The difference is both philosophical and medical. No doctor in his/her right mind would ever claim that abusing pure caffeine (such as pills, etc.) is a healthy thing to do. People who choose to consume coffee, for example, which happens to have caffeine, are NOT abusing or "using" caffeine. The positive medical impact of consuming foods that contain caffeine are well-documented.

    Also well-documented are cases of people who have developed health problems - both acute and chonic - as a result of consuming coffee purely for abusive purposes. It is highly acidic, damages teeth and stomach lining, causes indigestion, and gives many people acute cardiovascular problems.

    If you abuse caffeine aka consume recreational drugs for recreational purposes, the result is always net-negative.

    Some substances are a boon when used and a bane when abused. Caffeine is one example, but there are others. To list some off the top of my head: nicotine, niacin, vitamin E, ketamine, vicodin, oxycontin, LSD, THC, lithium, and most amphetamines.

    But again that goes to my second paragraph in this post: Medically justifiable consumption of substances is good; recreational use and abuse of abusable substances is net-negative.

    There is no contradiction here.

  4. False thought patterns and false beliefs are precisely what I am arguing against in these blog entries. There is nothing "rock-solid" about that which is false.

    I don't doubt that drug users can justify their behavior to themselves, but the hallmark of an addict is their inability to properly evaluate their own time-preferences. They make different decisions depending on whether or not they are using their drugs. They make different decisions when they crave a high than they do when they have recently come down.

    These aren't psychological complexities, they are the predictable patterns of addictive behavior.

    None of this, of course, addresses my fundamental claim, which is that the real death of a drug user comes when they *first elect* to use drugs, i.e. long before addiction ever sets in.

  5. I guess I don't understand the difference between consumption by happenstance, and deliberate use. If I eat something that happens to have caffeine in it, unbeknownst to me, that's different than consciously electing to drink a double americano. Is choosing to have a "pick me up" latte "recreational use" in your view?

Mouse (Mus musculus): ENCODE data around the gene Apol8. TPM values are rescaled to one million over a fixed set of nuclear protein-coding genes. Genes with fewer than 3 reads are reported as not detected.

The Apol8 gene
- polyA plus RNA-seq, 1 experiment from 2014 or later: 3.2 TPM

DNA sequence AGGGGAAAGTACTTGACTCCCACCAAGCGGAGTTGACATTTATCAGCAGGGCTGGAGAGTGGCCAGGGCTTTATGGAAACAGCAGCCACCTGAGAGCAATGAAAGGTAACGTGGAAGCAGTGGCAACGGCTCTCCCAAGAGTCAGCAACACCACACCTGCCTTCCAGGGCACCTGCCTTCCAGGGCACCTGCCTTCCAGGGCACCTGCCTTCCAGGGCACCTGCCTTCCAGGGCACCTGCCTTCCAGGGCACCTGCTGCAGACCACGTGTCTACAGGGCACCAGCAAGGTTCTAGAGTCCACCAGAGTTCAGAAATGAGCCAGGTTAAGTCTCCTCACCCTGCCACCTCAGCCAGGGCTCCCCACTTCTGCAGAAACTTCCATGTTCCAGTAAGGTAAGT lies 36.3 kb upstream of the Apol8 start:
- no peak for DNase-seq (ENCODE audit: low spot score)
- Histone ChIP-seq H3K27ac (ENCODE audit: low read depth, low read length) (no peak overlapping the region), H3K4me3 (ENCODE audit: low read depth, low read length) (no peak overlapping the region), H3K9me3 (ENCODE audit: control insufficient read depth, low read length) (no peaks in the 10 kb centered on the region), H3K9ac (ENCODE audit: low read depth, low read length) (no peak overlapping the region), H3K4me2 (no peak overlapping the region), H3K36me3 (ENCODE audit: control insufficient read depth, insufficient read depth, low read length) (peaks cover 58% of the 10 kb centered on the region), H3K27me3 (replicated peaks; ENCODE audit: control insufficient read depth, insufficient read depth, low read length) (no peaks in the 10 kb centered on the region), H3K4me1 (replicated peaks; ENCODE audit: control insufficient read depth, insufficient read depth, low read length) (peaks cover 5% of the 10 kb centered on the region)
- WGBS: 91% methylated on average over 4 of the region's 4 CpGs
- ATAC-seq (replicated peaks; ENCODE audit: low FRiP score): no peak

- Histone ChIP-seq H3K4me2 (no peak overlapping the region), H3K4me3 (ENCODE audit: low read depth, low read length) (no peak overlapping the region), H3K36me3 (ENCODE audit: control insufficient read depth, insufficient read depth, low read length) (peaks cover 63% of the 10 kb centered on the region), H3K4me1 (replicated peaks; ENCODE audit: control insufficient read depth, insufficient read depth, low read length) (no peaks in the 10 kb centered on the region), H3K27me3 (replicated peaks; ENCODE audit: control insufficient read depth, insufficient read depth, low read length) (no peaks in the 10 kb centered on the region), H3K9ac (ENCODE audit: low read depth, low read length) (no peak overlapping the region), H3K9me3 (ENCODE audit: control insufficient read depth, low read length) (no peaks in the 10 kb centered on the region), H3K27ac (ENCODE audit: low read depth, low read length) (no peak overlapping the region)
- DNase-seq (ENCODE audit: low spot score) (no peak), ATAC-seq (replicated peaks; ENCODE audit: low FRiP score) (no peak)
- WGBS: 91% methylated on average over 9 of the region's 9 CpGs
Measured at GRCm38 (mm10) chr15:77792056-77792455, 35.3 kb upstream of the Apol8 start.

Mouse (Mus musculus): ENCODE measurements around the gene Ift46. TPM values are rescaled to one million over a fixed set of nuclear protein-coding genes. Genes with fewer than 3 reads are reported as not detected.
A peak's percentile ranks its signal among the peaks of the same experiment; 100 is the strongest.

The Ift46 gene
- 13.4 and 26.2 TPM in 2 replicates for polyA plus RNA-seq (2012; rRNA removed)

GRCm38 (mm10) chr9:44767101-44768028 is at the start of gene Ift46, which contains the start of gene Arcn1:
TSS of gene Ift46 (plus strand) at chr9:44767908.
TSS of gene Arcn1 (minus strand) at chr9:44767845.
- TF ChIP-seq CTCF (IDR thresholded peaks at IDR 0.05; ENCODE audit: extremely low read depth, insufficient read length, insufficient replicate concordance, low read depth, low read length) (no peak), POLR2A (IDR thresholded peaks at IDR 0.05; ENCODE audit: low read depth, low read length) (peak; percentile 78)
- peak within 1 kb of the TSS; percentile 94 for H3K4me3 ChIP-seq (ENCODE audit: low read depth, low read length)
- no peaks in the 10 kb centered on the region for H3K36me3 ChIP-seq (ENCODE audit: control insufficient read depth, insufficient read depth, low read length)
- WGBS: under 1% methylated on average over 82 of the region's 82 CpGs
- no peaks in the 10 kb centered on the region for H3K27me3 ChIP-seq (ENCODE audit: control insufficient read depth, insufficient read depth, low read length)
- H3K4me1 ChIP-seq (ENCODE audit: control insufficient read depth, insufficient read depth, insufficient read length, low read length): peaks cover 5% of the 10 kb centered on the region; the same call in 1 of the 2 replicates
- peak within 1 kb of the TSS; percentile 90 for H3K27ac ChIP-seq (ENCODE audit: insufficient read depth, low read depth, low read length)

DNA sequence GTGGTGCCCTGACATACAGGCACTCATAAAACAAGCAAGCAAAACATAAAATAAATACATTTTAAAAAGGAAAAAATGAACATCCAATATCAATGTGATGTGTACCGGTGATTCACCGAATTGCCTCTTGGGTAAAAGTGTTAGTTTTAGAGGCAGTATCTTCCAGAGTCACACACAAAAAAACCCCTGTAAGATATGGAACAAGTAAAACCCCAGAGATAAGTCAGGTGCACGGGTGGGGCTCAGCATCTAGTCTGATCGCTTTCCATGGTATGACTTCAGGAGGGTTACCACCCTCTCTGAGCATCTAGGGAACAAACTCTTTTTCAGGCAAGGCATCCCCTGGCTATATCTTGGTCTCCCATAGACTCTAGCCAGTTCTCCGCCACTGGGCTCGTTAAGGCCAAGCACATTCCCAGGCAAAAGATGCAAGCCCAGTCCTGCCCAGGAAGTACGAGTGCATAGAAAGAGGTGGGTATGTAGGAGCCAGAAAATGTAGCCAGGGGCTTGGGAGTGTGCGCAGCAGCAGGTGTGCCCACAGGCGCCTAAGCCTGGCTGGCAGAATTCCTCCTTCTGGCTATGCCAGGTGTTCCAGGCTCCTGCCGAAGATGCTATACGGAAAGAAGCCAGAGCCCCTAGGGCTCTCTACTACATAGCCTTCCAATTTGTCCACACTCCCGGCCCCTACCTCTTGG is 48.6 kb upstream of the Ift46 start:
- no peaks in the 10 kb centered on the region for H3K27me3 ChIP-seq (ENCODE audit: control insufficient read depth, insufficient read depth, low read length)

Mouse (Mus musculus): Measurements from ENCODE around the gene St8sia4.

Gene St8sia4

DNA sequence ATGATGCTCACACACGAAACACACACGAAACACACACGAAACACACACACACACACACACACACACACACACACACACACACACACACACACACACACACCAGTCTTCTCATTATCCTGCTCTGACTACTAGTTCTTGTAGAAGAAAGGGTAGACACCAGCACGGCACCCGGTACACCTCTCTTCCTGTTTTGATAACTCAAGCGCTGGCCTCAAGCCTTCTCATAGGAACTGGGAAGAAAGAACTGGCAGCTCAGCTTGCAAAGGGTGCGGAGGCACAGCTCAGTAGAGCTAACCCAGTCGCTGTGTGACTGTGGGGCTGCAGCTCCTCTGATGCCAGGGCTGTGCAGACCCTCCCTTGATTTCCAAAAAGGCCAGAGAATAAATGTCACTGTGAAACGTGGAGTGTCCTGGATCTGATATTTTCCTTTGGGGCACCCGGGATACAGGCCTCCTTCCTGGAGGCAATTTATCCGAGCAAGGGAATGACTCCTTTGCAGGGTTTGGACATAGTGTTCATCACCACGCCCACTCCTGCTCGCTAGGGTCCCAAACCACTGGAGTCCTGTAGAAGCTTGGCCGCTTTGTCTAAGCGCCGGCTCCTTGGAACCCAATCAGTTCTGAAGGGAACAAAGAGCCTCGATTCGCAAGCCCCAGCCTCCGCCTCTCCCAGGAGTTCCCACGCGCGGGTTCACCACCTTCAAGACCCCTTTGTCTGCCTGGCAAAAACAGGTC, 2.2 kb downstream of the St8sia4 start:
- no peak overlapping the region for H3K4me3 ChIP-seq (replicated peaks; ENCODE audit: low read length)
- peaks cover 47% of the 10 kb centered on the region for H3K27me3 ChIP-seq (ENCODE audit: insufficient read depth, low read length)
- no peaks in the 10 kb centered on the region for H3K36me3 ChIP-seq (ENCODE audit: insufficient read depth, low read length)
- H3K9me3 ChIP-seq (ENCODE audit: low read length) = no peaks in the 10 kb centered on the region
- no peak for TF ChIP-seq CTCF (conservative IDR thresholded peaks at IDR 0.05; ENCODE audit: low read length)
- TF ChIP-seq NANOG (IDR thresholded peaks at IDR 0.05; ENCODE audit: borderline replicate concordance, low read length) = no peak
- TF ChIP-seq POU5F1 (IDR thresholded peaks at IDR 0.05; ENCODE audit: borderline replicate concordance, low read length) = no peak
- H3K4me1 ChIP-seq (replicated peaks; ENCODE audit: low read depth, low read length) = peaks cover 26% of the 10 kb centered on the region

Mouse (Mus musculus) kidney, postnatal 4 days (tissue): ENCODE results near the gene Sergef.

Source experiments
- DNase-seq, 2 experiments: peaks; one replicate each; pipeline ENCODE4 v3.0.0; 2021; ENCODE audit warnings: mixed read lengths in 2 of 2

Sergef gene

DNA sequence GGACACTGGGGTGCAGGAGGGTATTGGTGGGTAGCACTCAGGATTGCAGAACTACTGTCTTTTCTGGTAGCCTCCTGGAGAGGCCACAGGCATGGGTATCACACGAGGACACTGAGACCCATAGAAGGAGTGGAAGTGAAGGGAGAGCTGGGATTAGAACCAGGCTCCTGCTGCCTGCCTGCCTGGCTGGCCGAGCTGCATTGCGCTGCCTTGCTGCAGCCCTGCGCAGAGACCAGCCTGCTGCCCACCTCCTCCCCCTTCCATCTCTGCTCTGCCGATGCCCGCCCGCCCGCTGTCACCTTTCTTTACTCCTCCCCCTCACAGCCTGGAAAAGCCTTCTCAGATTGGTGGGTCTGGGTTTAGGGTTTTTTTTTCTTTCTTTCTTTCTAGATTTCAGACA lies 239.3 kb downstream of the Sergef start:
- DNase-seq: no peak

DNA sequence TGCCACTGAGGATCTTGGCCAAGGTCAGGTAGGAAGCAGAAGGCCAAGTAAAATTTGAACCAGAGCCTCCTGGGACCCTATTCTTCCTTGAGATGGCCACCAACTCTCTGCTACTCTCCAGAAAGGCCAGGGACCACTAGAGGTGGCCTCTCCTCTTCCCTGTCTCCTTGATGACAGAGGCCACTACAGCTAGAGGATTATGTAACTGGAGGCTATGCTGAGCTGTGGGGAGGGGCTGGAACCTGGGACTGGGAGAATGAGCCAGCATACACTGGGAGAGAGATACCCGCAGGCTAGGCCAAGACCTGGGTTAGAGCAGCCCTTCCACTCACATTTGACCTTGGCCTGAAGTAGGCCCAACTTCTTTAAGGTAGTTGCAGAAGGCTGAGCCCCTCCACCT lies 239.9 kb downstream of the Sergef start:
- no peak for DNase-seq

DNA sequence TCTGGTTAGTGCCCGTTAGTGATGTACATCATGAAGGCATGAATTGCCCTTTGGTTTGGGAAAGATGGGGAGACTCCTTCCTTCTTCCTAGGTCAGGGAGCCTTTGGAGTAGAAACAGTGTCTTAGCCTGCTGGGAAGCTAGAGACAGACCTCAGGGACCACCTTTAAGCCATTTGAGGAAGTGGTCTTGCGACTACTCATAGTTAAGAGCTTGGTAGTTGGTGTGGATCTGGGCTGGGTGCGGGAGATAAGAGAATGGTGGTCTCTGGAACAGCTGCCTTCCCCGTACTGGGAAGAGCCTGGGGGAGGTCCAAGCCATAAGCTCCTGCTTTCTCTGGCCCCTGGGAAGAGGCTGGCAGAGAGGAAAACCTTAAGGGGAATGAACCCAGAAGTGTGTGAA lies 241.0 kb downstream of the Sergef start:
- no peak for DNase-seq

6. As you have mentioned previously, you feel that every time we put food in our bodies, that food behaves essentially as a drug inside of us. My view is quite different.

    Whether I think a pick-me-up latte is drug abuse depends on the philosophical decision-making governing the drinker. If someone feels tired and decides to drink caffeine in order to feel less tired, then yes, that's caffeine abuse in my view.

    If someone drinks a latte for reasons unrelated to the effect of the caffeine - for example, if someone looks forward to the ritual of their morning latte every day, which accompanies a morning conversation with a loved one - then I do NOT consider that caffeine abuse.

    In every instance, the question is not WHETHER someone is consuming something, but WHY. There was a time when cocaine was used as a local anesthetic; people who used it for that reason were not abusing it. In this day and age, there is no good reason to consume purified cocaine; it is ALWAYS an act of self-abnegation.

    See the difference?

  7. I see the difference, and I agree that the why is very important. How about this, though: let's say I was up all night with a sick dog and didn't get any sleep, but I had a big deadline for a project due that day. By 2:00 PM I literally could not keep my eyes open, so I drank an americano for the pick me up factor, so I could get my project done one time and not get fired. Is that abuse?

  8. Sure, of course it is. It may be justified as the lesser of two evils, but it doesn't change the fact that you're doing something self-destructive.